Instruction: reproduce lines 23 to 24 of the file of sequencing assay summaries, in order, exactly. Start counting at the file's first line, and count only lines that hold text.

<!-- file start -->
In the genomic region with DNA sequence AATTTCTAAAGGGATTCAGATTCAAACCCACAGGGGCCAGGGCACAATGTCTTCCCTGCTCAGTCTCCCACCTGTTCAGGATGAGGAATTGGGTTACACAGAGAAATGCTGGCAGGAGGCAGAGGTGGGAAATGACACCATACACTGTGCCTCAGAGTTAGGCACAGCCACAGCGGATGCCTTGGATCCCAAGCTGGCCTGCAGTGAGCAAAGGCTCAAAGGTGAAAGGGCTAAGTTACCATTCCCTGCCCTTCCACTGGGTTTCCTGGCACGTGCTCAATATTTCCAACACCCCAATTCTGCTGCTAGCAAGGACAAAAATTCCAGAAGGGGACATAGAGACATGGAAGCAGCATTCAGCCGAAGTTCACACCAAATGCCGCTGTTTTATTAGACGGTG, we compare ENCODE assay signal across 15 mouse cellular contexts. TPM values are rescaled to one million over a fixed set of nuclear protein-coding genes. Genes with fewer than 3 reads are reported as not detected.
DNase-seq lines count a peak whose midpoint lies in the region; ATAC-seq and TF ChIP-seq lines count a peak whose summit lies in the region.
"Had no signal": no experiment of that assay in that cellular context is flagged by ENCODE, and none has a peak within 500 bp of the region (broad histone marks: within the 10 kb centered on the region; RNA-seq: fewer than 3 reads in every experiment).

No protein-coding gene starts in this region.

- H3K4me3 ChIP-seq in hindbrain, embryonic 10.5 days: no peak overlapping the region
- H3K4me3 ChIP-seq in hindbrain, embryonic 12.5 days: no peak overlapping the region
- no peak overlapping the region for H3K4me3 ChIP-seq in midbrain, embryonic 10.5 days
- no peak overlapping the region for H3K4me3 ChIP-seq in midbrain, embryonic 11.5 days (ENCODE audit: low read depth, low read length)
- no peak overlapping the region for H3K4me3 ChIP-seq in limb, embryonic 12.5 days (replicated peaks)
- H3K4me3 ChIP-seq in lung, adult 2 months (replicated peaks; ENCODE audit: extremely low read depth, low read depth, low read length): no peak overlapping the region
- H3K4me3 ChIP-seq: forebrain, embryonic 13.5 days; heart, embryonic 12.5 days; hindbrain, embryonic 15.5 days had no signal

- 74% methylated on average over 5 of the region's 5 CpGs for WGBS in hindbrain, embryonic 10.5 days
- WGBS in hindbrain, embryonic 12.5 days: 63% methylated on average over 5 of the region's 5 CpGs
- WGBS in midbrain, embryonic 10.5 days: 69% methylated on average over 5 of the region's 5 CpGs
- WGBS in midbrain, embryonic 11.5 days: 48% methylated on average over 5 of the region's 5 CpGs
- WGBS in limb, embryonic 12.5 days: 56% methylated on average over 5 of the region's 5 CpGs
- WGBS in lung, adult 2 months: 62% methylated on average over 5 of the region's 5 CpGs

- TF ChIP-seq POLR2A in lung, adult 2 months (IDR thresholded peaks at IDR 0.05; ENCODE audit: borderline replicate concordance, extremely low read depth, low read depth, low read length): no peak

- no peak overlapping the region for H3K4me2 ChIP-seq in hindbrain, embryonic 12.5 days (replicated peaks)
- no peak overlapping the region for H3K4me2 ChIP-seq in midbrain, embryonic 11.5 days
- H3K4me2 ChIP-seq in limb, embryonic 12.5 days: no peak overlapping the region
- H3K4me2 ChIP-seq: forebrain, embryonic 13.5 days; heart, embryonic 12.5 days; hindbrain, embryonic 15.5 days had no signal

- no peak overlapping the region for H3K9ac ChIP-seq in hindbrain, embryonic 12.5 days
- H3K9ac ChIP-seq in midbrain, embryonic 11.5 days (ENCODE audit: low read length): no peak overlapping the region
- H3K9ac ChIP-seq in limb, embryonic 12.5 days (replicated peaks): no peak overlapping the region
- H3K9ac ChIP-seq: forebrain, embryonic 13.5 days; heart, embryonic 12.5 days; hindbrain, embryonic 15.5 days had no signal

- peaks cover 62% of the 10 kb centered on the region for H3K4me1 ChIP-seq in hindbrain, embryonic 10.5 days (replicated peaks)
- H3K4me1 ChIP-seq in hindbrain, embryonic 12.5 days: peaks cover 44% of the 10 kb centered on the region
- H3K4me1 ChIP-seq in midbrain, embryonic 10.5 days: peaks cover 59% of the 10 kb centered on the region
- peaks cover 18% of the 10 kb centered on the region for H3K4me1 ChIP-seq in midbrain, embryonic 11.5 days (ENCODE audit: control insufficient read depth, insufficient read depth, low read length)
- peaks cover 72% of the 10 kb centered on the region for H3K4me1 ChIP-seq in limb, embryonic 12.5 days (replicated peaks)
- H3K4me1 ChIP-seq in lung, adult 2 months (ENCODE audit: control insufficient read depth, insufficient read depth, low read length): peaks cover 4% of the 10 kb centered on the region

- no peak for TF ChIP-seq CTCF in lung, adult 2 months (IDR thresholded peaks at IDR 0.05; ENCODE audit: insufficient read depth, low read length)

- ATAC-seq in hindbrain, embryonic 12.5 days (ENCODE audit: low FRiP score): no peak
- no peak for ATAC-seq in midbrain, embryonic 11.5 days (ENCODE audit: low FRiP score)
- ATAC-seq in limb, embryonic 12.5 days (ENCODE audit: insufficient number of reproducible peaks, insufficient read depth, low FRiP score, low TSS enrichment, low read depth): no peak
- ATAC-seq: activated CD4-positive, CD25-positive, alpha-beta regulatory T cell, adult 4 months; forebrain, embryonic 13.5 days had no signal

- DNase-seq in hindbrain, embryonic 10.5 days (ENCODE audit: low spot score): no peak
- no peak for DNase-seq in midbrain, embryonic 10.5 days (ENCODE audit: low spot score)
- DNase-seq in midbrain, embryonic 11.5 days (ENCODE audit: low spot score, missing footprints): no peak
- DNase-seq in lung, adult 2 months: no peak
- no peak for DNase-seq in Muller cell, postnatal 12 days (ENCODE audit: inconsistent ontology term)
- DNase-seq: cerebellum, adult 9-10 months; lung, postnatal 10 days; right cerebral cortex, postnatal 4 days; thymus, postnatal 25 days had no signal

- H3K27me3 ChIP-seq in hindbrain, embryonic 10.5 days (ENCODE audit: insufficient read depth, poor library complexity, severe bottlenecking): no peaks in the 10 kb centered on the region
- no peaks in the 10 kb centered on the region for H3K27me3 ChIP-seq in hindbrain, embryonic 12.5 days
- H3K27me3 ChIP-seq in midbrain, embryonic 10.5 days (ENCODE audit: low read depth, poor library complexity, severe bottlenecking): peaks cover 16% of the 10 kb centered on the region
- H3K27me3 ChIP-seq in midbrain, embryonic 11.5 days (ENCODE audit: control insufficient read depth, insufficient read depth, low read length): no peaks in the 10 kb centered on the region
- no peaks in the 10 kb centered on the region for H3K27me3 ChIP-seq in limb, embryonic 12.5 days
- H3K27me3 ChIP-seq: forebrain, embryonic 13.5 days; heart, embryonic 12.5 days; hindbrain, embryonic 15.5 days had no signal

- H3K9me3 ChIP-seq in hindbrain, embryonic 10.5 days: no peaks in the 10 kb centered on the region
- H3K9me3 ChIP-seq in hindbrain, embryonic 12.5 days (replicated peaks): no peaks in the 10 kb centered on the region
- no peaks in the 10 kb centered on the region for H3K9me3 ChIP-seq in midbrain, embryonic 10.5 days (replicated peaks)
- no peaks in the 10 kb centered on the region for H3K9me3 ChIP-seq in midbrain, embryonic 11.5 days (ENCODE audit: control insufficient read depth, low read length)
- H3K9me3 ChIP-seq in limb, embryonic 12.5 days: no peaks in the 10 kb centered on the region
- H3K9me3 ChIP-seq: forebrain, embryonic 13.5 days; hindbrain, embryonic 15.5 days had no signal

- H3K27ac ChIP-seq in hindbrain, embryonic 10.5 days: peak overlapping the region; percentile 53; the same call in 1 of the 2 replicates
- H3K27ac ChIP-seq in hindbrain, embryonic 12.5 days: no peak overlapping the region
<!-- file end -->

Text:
- no peak overlapping the region for H3K9ac ChIP-seq in hindbrain, embryonic 12.5 days
- H3K9ac ChIP-seq in midbrain, embryonic 11.5 days (ENCODE audit: low read length): no peak overlapping the region